Harkening back to the glory days of ‘50s rock culture, Angel Olsen came onto The Pavilion stage amid a backing band clothed in matching power blue suits. The vintage guitars and Vox amps furthered the nostalgia as the band played through “Shut Up and Kiss Me”. Unperturbed by a little audio issue with her guitar amp the singer teased, “I’m glad you’re getting this on video… I’ll never watch it.”
Possibly the non-headlining act with the most interest at Panorama ‘17 was The Parlor’s Dhani Harrison. Son of The Beatle George, while he had previously performed in his band thenewno2 and with Joseph Arthur & Ben Harper as Fistful of Mercy (QRO photos), this was his debut performance under his own name, behind debut solo record, IN///PARALLEL. Playing electronic rock (should have known it would be electronic, based on the all-caps record title with backslashes in it…), including a vocoder song, there was nothing wrong with what he did, but nothing special either, and was likely a disappoint to those who came for the famous name.
On the big Panorama Stage was Andrew McMahon In the Wilderness, doing big, piano-led emotional pop. McMahon thanked those who were not at the festival that day to see him, for not “killing him out there.” But it was actually a special show, as McMahon paid tribute to his former acts, citing that a member of his prior band Jack’s Mannequin lived nearby, so they did a “mini reunion” for “Dark Blue. He also did a piece from his even earlier band, Something Corporate, name-checking playing punk shows at Irving Plaza (QRO venue review) and the late Roseland Ballroom (QRO venue review) in New York. Multiple times he sang from on top of his piano, and for “Synesthesia” went into the crowd and under the colorful tarp some fans had over themselves.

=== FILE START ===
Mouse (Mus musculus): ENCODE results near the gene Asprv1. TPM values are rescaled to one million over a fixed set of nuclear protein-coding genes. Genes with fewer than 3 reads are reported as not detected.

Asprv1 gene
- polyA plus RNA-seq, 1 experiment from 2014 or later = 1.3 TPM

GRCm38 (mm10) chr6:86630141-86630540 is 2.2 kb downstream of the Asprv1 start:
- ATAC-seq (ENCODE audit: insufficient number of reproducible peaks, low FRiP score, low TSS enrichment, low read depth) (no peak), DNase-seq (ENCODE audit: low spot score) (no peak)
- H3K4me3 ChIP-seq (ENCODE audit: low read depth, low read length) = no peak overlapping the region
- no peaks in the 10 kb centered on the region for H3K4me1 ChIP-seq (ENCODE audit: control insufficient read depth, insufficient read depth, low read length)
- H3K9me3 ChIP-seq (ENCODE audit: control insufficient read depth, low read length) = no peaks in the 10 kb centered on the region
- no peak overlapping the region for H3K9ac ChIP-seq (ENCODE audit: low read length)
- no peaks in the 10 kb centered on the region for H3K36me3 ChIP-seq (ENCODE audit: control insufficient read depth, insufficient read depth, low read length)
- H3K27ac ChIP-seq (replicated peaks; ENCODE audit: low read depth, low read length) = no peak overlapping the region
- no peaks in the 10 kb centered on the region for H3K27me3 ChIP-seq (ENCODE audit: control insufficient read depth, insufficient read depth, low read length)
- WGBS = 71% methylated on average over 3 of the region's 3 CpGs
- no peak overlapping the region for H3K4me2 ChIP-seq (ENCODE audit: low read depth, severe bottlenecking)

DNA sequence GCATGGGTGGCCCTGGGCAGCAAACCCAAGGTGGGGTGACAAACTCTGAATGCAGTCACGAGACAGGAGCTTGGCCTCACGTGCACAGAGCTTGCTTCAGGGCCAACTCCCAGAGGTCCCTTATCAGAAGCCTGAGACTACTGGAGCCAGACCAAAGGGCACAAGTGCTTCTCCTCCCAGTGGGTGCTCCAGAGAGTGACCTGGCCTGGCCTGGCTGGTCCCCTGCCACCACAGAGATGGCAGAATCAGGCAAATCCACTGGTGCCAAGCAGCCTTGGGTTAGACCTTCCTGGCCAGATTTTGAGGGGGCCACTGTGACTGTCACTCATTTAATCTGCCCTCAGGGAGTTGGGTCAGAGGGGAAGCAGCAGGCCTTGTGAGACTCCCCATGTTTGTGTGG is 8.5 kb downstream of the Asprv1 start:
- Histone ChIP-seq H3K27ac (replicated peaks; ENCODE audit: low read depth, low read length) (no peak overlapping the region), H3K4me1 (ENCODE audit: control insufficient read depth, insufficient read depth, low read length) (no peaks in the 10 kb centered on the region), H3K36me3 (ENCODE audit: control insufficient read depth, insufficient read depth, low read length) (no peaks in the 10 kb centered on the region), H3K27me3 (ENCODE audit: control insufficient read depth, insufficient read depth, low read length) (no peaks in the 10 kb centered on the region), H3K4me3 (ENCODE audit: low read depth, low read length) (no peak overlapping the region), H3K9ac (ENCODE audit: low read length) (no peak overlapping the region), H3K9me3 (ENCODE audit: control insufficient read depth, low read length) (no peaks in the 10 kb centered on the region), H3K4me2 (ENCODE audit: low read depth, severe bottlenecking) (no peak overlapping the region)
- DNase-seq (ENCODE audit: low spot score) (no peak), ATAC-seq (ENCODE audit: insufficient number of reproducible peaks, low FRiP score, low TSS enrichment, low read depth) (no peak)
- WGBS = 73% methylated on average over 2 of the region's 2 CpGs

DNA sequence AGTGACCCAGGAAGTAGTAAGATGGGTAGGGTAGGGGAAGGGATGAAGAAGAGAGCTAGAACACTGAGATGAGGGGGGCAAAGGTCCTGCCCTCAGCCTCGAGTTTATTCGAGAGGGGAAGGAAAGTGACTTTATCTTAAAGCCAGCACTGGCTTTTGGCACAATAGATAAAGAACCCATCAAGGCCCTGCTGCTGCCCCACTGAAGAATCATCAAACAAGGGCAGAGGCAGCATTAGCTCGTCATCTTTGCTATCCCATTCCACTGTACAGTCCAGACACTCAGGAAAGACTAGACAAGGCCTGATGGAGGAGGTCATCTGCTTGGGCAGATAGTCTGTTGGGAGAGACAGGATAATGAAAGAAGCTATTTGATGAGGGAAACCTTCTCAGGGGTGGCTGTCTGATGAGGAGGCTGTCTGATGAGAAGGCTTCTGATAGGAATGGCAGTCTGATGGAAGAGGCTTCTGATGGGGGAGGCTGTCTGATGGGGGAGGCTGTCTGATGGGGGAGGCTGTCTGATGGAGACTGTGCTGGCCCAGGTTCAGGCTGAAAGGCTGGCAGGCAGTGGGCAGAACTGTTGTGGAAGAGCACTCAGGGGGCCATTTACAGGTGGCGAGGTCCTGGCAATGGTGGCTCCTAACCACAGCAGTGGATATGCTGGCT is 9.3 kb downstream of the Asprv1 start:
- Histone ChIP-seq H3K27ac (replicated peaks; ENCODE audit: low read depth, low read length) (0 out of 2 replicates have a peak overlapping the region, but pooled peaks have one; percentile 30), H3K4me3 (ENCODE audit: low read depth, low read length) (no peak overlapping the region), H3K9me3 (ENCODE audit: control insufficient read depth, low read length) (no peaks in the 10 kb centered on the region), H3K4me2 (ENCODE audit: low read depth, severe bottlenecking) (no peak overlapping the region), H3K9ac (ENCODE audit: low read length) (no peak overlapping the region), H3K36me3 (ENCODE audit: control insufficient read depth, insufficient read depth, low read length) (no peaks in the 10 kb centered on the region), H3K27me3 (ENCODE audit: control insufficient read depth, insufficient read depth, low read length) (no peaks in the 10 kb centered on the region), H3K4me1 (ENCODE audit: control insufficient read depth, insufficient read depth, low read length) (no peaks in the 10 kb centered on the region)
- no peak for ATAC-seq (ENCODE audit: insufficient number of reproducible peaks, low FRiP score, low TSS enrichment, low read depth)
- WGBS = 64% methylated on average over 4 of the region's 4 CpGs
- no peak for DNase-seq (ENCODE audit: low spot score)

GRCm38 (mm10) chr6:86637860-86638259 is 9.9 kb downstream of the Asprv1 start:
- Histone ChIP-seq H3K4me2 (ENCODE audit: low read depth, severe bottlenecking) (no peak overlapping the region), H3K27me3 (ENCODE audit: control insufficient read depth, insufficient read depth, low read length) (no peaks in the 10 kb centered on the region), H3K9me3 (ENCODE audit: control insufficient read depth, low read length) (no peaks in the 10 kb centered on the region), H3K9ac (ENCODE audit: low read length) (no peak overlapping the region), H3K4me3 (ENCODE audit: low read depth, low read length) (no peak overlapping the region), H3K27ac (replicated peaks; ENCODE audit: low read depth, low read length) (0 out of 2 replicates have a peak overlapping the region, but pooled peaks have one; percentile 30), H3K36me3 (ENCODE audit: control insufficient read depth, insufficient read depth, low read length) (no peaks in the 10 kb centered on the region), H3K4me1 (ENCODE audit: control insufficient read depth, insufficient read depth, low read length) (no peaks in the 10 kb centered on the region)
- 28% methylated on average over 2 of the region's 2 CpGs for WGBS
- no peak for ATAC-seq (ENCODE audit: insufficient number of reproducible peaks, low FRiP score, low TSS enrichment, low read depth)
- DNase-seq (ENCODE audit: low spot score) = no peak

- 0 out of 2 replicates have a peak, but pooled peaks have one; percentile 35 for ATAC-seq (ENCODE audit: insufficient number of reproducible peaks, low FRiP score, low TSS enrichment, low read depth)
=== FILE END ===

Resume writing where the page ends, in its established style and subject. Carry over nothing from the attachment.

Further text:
Alex Crossan, known by stage name Mura Masa, offered up trap beats for the dancing-minded audience at The Pavilion. Supported by a twerking MC/dancer on stage the musician station himself behind a Lucite desk featuring a wide array of electronic keyboards, workstations, and drum pads. Flaunting his creativity, the artist played funky phased-out palm-muted guitar riffs along to prerecorded tracks.
Once again, Cloud Nothings delivered strong, catchy, pressing indie rock. Maybe too pressing, relentless in its push for this more laid-back festival, barely giving a chance to breathe, song after song. And breakthrough “Stay Useless” is still their best song. For some reason projected behind them during the entire set at The Parlor was cult horror b movie Highway To Hell, starring Chad Lowe and Kristy Swanson (though also guest appearance by Alice Cooper, and both Ben & Jerry Stiller…).
Pulling in the largest crowd of the evening up to that point was Glass Animals at the Panorama Stage. A large cubed light-up GA and spinning bedazzled pineapple made up the majority of the stage decor along with a triply pixelated video backdrop. The quirky musical styling attracted a wily audience who crowd-surfed blow-up aliens as well as adult sized blow-up dolls. Glass Animals frontman Dave Bayley hopped into the audience singing into his microphone while walking through the crowd.
Prior to Cashmere Cat taking the stage at The Pavilion, jungle sounds and chirping birds filled the air. Walking out to prerecorded vocal tracks the one-manned DJ act bounced between four machines situated on a table onstage. Twiddling knobs and tweaking the sound the stark stage show left something to be desired.